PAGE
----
For any prospective dramatist, there are two sides to Maeve Brennan’s story that exude potential.
The first is her unexpected ability to out-New York New Yorkers: she drank with the best of them, she quipped with the best of them, her sardonic columns were a perfect fit for the New Yorker. The second compelling part of her story is how, having won such independence of mind and circumstance, mental illness robbed her of both, and she descended into a bewildered, unkempt figure, ending up homeless, dying penniless and forgotten.
Emma Donoghue ostensibly sticks to Brennan’s first decade or so in New York. We meet Brennan (an uncanny Catherine Walker) fully formed: exchanging barbs over martinis with her colleagues at the Algonquin. Her early years are represented upstage by composite scenes from her fiction. The trouble is that these scenes invite the audience to conclude Brennan’s past was a kitchen-sink cliche of Irish realism. The truth is more interesting.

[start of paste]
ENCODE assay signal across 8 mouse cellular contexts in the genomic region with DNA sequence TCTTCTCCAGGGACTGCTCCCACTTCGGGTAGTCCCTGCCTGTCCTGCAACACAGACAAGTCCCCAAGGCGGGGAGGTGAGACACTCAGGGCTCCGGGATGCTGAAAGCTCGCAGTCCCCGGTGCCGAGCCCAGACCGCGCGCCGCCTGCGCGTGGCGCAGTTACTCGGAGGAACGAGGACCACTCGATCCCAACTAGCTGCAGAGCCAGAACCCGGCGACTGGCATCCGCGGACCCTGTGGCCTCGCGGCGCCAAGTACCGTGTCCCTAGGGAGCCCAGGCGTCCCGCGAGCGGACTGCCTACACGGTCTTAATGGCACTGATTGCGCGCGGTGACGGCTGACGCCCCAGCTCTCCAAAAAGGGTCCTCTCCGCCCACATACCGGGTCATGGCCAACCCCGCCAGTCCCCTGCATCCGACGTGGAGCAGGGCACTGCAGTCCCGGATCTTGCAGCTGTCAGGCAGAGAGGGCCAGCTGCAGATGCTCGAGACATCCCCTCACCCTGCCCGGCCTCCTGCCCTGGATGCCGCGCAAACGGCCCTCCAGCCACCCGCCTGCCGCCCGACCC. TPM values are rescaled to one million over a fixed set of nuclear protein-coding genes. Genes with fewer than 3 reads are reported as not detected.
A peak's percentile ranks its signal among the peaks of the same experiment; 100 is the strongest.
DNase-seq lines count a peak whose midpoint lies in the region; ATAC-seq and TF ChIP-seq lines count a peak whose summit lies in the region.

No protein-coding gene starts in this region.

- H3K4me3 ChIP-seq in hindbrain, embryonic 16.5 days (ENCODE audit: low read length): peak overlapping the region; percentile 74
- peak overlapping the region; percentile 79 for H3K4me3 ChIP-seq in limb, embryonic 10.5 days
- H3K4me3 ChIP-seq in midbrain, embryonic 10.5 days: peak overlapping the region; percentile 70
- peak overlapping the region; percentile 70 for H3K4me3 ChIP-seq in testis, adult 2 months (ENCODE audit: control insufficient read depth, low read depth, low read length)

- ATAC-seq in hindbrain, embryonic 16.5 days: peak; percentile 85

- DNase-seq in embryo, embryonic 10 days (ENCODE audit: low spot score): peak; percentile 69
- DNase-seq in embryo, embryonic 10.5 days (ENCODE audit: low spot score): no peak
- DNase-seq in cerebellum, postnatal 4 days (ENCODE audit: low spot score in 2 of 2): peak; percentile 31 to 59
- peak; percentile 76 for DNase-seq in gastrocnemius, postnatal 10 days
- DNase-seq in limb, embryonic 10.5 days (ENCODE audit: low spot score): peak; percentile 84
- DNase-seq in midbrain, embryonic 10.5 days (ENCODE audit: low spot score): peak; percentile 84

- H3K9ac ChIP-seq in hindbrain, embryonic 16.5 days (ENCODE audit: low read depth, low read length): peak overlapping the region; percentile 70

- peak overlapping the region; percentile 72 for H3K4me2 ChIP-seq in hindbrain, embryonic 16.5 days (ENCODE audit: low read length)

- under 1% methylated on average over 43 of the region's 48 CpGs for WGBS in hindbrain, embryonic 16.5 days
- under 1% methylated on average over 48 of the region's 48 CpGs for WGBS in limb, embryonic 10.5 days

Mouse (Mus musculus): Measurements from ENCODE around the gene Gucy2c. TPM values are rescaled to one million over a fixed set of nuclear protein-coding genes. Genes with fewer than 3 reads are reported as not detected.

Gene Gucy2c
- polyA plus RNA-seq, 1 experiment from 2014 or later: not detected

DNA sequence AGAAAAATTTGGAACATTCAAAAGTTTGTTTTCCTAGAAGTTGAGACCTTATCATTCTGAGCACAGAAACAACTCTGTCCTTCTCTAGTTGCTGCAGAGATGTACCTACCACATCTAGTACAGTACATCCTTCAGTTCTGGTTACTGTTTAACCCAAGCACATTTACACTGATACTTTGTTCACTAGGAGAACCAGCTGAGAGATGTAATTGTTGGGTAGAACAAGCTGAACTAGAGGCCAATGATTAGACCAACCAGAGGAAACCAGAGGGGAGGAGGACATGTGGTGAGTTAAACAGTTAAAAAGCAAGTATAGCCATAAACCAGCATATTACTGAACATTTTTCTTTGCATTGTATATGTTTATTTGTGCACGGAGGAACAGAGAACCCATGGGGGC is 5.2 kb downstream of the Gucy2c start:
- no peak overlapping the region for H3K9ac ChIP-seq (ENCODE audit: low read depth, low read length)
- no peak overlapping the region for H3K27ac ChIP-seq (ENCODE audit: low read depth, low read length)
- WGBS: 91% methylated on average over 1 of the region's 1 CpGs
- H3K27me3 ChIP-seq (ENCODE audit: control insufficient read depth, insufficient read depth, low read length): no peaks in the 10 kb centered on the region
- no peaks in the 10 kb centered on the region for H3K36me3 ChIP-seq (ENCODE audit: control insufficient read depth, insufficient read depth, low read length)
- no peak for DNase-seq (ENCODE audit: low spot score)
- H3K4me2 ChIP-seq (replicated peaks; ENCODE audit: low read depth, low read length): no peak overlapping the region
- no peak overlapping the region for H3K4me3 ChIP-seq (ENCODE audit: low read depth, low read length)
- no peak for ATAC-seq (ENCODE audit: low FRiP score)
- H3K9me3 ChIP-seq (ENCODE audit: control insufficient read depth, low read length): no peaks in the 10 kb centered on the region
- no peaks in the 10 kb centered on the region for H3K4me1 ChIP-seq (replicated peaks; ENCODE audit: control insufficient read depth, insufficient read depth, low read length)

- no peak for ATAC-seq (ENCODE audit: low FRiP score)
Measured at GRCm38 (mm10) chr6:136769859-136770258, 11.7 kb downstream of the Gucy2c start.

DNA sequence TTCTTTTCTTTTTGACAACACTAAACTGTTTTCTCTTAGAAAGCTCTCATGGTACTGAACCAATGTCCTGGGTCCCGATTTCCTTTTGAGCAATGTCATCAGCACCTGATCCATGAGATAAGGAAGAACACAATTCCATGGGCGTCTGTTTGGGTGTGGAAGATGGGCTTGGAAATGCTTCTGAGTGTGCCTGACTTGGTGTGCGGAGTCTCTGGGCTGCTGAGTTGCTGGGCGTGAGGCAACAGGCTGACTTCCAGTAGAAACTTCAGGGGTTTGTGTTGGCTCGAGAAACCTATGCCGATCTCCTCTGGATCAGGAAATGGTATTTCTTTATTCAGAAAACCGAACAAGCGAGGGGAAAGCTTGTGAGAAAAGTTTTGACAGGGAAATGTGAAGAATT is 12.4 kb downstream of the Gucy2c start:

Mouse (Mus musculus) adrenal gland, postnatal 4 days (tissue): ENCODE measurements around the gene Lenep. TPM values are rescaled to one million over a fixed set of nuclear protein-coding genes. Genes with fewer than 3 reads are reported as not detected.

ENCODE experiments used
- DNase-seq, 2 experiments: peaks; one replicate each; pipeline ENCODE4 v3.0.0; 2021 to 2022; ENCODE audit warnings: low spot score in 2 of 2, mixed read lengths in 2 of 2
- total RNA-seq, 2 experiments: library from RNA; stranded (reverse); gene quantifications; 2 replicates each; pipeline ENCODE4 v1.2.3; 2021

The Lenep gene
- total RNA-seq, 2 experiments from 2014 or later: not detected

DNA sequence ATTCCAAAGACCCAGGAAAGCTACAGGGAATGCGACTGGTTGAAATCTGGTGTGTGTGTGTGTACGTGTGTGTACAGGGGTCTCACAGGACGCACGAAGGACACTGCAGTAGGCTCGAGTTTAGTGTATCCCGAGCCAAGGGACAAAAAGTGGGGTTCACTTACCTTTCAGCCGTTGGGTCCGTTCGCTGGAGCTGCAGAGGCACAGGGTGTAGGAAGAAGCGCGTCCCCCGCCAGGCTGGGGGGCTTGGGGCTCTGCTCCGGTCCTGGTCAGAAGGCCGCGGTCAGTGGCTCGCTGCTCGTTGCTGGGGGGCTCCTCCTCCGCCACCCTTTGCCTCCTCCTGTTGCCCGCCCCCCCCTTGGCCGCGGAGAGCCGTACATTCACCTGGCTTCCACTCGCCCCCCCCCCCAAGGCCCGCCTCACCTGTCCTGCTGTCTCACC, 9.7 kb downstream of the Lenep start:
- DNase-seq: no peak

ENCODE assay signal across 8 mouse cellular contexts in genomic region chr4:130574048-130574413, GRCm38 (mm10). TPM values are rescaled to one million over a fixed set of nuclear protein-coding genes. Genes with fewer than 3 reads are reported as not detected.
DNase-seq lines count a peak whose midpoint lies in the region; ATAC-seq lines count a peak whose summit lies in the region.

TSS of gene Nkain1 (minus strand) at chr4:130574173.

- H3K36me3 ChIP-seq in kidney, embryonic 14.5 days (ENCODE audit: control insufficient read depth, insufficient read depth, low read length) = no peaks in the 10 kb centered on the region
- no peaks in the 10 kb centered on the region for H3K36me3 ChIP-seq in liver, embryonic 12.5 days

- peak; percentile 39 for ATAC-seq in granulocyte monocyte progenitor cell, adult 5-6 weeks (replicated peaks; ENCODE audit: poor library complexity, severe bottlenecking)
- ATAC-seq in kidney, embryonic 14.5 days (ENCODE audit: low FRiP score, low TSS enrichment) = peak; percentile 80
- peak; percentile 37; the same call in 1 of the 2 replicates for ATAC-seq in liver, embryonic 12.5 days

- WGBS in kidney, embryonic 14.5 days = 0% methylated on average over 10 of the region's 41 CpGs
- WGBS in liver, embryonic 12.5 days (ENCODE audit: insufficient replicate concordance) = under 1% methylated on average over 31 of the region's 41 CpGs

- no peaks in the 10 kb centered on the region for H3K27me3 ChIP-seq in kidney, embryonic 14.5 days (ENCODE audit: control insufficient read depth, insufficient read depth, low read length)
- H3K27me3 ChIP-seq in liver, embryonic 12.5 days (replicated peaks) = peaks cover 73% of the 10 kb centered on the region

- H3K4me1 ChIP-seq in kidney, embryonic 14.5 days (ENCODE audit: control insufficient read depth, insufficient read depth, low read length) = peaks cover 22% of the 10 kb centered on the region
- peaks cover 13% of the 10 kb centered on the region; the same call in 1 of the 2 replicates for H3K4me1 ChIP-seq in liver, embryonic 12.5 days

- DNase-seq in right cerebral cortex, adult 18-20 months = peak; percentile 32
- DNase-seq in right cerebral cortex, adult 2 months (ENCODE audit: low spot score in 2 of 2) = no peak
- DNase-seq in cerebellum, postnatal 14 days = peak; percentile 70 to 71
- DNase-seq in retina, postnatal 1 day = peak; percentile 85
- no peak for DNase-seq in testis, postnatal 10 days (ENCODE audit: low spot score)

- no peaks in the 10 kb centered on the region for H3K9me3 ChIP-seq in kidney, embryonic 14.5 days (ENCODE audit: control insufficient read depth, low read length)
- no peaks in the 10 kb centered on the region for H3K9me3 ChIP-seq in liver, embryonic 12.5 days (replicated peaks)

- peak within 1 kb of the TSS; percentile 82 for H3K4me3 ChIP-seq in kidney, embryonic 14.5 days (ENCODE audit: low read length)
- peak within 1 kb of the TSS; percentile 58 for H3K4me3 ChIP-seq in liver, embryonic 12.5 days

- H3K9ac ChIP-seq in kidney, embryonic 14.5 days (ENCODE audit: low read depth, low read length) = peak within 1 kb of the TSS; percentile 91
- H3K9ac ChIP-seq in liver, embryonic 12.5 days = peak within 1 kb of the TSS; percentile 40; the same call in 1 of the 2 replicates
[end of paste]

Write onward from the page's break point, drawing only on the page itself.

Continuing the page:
Donoghue stakes the play’s dramatic punch on the insidious troubles of Brennan’s first years in New York. Catherine Walker curls her lip, lets her hair get out of place and takes on a twitchy edginess in a foreshadowing of what is to come. But this feels like an opportunity missed. It is wonderful to see Brennan recognised with this production. The trouble is that it is not much of an introduction.
* Running till Oct 20.
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